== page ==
Redundant Object Pronouns

Spanish redundant object pronoun s
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Objetos reiterados

In Spanish, an object pronoun, either direct or indirect, is often used in addition to the actual noun or pronoun that it would normally replace. In some cases, this redundant object pronoun is required, while other times it’s simply stylistic. This lesson explains the general tendencies when repeating object pronouns, but please note that there is a great deal of variation from one Spanish-speaking region to another.


In order to emphasize the direct or indirect object of a sentence, a redundant object pronoun may be placed before the verb.

1. The redundant pronoun is required when the actual direct or indirect object precedes the verb.

Por ejemplo…

Eso lo quiero yo.   That’s what I want.
Eso no lo sé.   That I don’t know.
A las chicas las he visto ayer.   I saw the girls yesterday.
A Pablo le envié flores.   I sent flowers to Pablo.

 This is very common with indirect object pronoun verbs like gustarle.

Por ejemplo…

A Juan le gusta el chocolate.   Juan likes chocolate.
A mí me interesan los animales salvajes.   I’m interested in wild animals.

2. However, when the object follows the verb, repeating the pronoun is usually (optional).

Por ejemplo…

(Le) estoy hablando a mi hermano.   I’m talking to my brother.
(Le) traigo unos libros a la escuela.   I’m taking some books to the school.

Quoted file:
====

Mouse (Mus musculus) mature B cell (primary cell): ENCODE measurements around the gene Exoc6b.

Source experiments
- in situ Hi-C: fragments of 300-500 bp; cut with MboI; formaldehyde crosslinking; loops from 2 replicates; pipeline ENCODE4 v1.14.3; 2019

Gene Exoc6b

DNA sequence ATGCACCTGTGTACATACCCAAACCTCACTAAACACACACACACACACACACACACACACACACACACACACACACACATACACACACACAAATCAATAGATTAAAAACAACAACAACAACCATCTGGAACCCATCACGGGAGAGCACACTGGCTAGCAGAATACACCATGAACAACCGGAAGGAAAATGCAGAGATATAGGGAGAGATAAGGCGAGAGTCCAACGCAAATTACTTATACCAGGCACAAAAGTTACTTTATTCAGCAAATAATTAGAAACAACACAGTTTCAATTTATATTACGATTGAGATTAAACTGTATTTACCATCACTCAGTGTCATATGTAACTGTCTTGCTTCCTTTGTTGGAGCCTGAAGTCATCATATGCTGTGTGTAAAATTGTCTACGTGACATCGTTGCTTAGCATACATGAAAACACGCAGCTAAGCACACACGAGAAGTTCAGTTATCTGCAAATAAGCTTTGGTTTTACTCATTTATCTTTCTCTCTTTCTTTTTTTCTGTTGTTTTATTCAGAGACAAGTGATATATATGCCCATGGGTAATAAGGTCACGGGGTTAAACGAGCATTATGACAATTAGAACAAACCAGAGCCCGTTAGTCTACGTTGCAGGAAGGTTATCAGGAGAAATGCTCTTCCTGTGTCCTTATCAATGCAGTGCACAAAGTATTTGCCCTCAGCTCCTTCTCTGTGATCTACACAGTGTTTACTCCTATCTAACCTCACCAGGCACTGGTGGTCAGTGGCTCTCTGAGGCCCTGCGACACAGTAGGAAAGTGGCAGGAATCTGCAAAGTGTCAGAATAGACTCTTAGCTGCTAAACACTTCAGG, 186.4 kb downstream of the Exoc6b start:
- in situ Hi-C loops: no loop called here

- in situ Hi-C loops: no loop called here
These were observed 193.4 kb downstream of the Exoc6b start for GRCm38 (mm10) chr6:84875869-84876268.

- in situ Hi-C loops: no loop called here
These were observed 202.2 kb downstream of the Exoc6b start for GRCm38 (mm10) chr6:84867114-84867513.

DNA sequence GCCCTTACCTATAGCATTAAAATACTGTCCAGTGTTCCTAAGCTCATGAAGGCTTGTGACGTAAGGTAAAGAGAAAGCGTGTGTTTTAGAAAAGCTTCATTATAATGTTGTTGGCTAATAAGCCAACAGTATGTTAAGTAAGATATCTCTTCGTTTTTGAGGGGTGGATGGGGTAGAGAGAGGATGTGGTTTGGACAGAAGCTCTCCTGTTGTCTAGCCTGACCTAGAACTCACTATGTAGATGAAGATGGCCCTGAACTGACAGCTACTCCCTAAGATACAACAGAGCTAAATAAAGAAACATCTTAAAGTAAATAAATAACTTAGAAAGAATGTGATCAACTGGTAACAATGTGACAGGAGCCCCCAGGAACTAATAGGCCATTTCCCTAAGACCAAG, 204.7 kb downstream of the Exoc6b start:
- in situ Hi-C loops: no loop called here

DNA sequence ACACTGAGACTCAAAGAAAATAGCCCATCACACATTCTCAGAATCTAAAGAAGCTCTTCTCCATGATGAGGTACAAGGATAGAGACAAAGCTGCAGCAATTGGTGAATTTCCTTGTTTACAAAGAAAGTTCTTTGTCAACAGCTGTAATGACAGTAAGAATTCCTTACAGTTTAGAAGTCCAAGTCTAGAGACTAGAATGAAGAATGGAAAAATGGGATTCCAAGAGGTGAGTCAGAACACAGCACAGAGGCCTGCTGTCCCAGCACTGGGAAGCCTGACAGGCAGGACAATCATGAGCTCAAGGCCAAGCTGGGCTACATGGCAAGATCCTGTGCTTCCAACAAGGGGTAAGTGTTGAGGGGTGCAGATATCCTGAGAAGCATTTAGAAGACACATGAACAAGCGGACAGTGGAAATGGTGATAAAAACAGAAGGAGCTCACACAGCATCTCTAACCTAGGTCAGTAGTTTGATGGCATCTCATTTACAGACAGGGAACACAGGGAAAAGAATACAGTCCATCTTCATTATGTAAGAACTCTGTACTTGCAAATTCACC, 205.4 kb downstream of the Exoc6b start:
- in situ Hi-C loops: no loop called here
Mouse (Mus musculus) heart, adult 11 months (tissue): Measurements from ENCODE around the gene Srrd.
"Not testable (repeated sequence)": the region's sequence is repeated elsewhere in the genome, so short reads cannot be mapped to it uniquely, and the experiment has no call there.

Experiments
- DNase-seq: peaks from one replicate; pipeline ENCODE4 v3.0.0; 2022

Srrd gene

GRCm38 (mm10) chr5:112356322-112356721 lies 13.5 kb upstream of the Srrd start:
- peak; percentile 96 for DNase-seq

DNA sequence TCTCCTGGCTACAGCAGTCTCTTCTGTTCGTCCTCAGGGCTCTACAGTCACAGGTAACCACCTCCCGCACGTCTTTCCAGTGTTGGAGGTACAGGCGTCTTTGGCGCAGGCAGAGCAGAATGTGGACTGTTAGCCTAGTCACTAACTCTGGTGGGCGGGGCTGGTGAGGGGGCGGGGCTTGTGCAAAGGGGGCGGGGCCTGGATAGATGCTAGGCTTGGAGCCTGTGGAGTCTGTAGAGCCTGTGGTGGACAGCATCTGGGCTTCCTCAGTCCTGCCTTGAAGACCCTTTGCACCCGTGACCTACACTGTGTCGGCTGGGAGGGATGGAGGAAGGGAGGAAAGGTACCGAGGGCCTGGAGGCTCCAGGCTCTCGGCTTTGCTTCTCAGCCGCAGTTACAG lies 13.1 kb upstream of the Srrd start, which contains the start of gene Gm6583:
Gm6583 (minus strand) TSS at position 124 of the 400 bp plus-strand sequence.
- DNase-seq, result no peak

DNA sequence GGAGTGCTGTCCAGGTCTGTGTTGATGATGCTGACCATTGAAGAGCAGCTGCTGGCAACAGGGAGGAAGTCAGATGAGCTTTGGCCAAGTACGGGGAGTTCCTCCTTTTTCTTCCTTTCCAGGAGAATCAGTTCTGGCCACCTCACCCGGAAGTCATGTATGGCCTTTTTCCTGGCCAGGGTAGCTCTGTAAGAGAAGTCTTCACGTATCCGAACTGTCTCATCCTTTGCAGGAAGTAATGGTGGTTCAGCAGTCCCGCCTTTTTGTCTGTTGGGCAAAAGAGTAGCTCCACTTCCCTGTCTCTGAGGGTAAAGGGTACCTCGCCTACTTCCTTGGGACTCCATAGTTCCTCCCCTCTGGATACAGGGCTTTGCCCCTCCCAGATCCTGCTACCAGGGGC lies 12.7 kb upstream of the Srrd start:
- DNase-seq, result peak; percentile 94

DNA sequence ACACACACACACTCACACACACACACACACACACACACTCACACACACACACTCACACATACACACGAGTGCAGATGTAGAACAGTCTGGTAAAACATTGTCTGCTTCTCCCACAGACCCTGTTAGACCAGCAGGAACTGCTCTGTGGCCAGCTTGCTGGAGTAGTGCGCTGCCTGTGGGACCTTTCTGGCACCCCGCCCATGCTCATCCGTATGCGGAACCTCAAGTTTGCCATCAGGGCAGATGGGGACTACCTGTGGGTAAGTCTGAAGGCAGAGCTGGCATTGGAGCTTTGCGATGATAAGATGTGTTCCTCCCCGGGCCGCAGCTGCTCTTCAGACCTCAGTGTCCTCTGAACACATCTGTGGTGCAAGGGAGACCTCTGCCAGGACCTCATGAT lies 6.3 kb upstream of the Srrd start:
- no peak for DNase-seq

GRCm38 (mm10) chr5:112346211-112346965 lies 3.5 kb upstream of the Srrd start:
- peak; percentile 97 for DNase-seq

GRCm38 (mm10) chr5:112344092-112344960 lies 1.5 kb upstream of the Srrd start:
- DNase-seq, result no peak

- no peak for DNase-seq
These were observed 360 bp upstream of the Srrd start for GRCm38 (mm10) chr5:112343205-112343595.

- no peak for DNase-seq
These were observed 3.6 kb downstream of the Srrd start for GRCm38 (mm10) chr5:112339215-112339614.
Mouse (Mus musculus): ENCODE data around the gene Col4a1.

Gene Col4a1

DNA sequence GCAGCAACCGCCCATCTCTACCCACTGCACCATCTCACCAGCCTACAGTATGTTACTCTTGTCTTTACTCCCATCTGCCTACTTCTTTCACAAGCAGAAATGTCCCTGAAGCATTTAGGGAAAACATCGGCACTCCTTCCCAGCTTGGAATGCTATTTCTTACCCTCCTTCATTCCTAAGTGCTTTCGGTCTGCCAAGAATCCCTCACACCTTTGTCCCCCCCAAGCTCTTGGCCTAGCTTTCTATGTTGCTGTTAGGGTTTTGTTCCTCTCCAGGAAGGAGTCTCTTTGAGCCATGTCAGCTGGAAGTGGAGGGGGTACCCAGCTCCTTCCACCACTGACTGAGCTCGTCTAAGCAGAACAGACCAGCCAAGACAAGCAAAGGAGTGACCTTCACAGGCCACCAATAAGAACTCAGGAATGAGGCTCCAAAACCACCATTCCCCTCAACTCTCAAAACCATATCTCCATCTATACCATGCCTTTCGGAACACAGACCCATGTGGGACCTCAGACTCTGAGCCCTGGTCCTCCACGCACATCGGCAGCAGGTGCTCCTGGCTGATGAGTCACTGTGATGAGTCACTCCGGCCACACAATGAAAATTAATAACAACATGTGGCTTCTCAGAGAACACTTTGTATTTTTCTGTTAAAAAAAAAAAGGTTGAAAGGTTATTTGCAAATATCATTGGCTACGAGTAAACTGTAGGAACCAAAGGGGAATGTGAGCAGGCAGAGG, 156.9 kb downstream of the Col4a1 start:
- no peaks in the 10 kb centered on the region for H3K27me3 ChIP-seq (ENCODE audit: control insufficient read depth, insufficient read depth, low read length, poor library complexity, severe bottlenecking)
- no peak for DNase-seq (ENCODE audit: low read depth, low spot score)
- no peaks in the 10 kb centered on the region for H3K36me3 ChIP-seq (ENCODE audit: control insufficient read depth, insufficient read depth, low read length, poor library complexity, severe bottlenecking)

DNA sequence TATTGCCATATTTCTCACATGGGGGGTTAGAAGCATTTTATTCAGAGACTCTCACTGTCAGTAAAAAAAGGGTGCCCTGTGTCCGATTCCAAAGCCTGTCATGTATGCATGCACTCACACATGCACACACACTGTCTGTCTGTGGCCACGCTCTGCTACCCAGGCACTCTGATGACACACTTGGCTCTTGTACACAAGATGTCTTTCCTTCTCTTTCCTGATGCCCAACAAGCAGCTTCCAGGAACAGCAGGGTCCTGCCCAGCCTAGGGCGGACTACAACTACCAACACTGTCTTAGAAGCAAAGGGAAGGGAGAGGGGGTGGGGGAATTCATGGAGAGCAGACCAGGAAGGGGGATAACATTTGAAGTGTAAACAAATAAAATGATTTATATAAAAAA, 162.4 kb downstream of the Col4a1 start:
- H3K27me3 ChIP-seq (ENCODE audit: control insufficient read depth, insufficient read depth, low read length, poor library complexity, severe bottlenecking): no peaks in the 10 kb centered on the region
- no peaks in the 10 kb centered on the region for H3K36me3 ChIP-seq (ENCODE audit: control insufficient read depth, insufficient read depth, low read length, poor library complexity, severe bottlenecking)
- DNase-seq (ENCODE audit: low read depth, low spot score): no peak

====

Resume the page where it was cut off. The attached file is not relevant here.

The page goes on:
Mi idea (le) pareció al profesor la más interesante.   My idea seemed the most interesting to the teacher.
(Le) envié flores a Pablo.   I sent flowers to Pablo.

A + prepositional pronoun

When you have a plus a prepositional pronoun, you also need a direct or indirect object pronoun.

Por ejemplo…

La estoy buscando a ella.   I’m looking for her.
Me dijeron a mí ayer.   They told me yesterday.

 Note that while the object pronoun is required in these two examples, the preposition + pronoun (a ella / a mí) are optional; they’re there for emphasis, such as if someone says ¿Lo estás buscando? (Are you looking for him?) and you answer No, la estoy buscando a ella. (No, I’m looking for her.) If you don’t need that sort of emphasis, you don’t need redundancy – you can just say La estoy buscando.

Le for les

The redundant pronoun les is often replaced by le.

Por ejemplo…

Tóquele a todas las puertas.   Knock on all the doors.
Quiero darle a los niños un regalo.   I want to give the children a gift.

 Related lessons

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Objets reiterados

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